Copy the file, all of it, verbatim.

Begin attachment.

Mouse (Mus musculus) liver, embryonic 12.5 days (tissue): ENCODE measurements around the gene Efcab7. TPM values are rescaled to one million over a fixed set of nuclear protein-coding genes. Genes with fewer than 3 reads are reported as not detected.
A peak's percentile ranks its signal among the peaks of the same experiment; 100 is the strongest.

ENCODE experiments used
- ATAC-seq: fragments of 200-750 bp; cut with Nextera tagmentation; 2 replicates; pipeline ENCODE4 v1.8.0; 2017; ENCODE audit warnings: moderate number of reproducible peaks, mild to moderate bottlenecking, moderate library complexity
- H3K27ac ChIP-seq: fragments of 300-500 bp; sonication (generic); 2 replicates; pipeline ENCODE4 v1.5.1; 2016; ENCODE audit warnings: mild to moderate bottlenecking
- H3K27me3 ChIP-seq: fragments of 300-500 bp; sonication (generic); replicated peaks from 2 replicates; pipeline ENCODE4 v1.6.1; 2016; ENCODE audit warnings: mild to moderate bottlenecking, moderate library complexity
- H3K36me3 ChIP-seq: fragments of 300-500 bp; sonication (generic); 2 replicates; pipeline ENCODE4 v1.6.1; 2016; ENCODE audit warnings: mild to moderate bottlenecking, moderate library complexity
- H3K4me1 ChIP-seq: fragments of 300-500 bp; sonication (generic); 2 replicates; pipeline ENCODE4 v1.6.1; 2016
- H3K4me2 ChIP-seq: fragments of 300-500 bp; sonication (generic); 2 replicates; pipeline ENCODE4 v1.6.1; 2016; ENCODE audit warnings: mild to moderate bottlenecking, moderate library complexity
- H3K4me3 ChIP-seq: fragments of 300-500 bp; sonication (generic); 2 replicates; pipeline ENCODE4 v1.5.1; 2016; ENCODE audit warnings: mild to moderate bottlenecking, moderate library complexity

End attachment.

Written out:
Mouse (Mus musculus) liver, embryonic 12.5 days (tissue): ENCODE measurements around the gene Efcab7. TPM values are rescaled to one million over a fixed set of nuclear protein-coding genes. Genes with fewer than 3 reads are reported as not detected.
A peak's percentile ranks its signal among the peaks of the same experiment; 100 is the strongest.

ENCODE experiments used
- ATAC-seq: fragments of 200-750 bp; cut with Nextera tagmentation; 2 replicates; pipeline ENCODE4 v1.8.0; 2017; ENCODE audit warnings: moderate number of reproducible peaks, mild to moderate bottlenecking, moderate library complexity
- H3K27ac ChIP-seq: fragments of 300-500 bp; sonication (generic); 2 replicates; pipeline ENCODE4 v1.5.1; 2016; ENCODE audit warnings: mild to moderate bottlenecking
- H3K27me3 ChIP-seq: fragments of 300-500 bp; sonication (generic); replicated peaks from 2 replicates; pipeline ENCODE4 v1.6.1; 2016; ENCODE audit warnings: mild to moderate bottlenecking, moderate library complexity
- H3K36me3 ChIP-seq: fragments of 300-500 bp; sonication (generic); 2 replicates; pipeline ENCODE4 v1.6.1; 2016; ENCODE audit warnings: mild to moderate bottlenecking, moderate library complexity
- H3K4me1 ChIP-seq: fragments of 300-500 bp; sonication (generic); 2 replicates; pipeline ENCODE4 v1.6.1; 2016
- H3K4me2 ChIP-seq: fragments of 300-500 bp; sonication (generic); 2 replicates; pipeline ENCODE4 v1.6.1; 2016; ENCODE audit warnings: mild to moderate bottlenecking, moderate library complexity
- H3K4me3 ChIP-seq: fragments of 300-500 bp; sonication (generic); 2 replicates; pipeline ENCODE4 v1.5.1; 2016; ENCODE audit warnings: mild to moderate bottlenecking, moderate library complexity